Doug Wilson: Obama’s Election Is God’s Judgment

There have been a lot of different responses by conservatives to the results of the election nearly two weeks ago. Some have advocated for “doubling down,” arguing that Republican candidates weren’t conservative enough and didn’t talk about issues like abortion and gay marriage enough while others have argued that conservatives in general, and the Christian Right in particular, need to change their tactics and recognize that changes in voter demographics are likely to be permanent.

Conservative Calvinist evangelical and Christian Patriarchy leader Doug Wilson has posted some of this thoughts on the election on his blog. He argues that Obama’s election is God pouring out his judgement on mankind (but also that those who voted for Obama brought down judgment on the nation) and that Christians should respond by repenting not mobilizing or organizing (but also that Christians should be turning to new strategies in fighting the “culture wars”).

1. The first principle is not just that Jesus is Lord. That wonderful phrase is our foundational confession; it is not simply a sweet sentiment to tide us over until the sweet by and by. Rather we must say that Jesus is the Lord of history, and so He is the one who gave this electoral outcome to us. We don’t fully know why He did, but we know that He did.

This is some serious Calvinist thinking. Christians generally believe that God is all powerful, but they differ in just how much God has to do with what happens on earth. Some emphasize mankind’s free nature while others emphasize God’s control. While some Christians would say that God “let” the election turn out the way it did, not interfering and and allowing people to make their own choices, Wilson suggests that God “gave” this election to mankind.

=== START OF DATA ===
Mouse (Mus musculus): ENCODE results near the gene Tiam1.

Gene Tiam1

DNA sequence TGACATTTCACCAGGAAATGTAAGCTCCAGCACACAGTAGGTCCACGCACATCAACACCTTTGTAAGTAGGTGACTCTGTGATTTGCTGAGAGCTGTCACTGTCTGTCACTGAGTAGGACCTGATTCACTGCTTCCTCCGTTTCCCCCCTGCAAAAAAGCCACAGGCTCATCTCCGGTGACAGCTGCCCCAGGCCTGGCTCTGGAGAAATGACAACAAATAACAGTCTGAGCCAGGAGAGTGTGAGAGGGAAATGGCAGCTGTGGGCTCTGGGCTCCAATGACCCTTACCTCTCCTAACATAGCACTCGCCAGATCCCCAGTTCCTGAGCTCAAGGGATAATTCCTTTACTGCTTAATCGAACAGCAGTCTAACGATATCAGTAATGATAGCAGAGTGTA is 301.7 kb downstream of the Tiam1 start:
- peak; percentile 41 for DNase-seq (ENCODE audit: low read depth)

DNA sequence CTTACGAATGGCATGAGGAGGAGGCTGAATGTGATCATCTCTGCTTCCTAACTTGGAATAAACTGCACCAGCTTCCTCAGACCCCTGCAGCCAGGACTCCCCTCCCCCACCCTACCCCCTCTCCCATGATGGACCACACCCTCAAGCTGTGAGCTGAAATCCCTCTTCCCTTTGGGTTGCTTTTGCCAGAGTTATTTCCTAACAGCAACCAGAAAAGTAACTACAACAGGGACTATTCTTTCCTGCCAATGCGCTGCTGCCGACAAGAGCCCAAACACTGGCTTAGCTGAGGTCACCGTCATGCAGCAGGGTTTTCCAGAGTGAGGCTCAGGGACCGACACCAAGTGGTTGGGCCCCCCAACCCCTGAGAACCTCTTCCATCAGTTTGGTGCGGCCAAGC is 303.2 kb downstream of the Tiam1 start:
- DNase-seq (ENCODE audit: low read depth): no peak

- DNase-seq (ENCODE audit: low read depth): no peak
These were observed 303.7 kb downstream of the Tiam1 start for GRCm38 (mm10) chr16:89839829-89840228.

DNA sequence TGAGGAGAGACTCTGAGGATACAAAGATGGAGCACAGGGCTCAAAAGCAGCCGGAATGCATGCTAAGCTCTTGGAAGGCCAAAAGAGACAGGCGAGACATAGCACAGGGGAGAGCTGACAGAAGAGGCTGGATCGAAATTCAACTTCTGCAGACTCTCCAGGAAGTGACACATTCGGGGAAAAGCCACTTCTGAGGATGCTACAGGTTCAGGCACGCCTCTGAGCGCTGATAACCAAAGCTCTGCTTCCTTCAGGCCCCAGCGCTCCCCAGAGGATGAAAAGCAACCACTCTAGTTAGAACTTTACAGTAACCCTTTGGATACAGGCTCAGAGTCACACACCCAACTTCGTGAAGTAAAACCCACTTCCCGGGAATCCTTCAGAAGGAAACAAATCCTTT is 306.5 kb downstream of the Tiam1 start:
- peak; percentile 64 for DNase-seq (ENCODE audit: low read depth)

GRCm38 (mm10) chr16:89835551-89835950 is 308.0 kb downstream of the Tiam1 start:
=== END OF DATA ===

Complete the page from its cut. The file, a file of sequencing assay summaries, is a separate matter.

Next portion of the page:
2. Given the wickedness of key elements in Obama’s agenda (abortion, sodomy, thievery through taxation, etc.) we know that whatever the Lord is doing, it is for judgment and not for blessing. And in Scripture, whenever judgment is pending, or has begun, the appropriate response is repentance — not mobilization or organizing our remaining tatters.

The argument that God’s purpose in Obama’s election is to bring judgment on mankind is something I’ve heard before. At some point in the last decade, I forget exactly when, James Dobson stated that he had stopped praying for God to save America and had instead started praying for God to bring judgement on America. What Wilson is saying here is similar. The idea is that America has gone too far off a moral cliff and judgement, rather than salvation, is not inevitable and deserved.

As for Wilson’s call to repentance rather than mobilization, evangelicals and fundamentalists have long sought to work out just how much involvement in mainstream culture, and how much withdrawal from mainstream culture, is appropriate. While some withdraw from the world and waits for the end to come, focusing only on evangelism, others embrace a greater degree of engagement, an embrace most fully seen in the political activism of the Christian Right. Wilson seems to be suggesting that Christians should rethink that balance and perhaps shift slightly more toward withdrawal.

3. No principled vote cast yesterday, offered in faith before the Lord, was a wasted vote. Those who went to the polls with true faith in Christ and a sincere commitment to do what His Word required of them offered up a vote that was part of their living sacrifice (Rom. 12:1-2). And if He received it, so should we — even if the vote cast differed from our own.

4. Every unprincipled vote, offered to the bitch goddess of the state on the left, or the bitch goddess of pragmatism on the soft right, or the bitch goddess of ideology on the libertarian right, was simply thrown away. Professing Christians who voted for Obama were either confusedly or rebelliously heaping up judgment for all of us. Christians on the right who voted for Romney for no other reason than that he was “electable” found out that he was not as electable as all that. And Christians who voted for absolute ideological purity (which is, remember, a form of impurity) found out that that kind of purity wasn’t in the running.

Wilson’s word choice here is telling. I mean, “bitch goddess”? Really? Wilson argues that he holds women in highest esteem, but the reality is that complementarians and patriarchalists like him only honor and defend women who remain in their “proper” female roles. To women who step outside of those roles they offer only disdain. Hence the rhetorical force that words like “bitch goddess” take for them.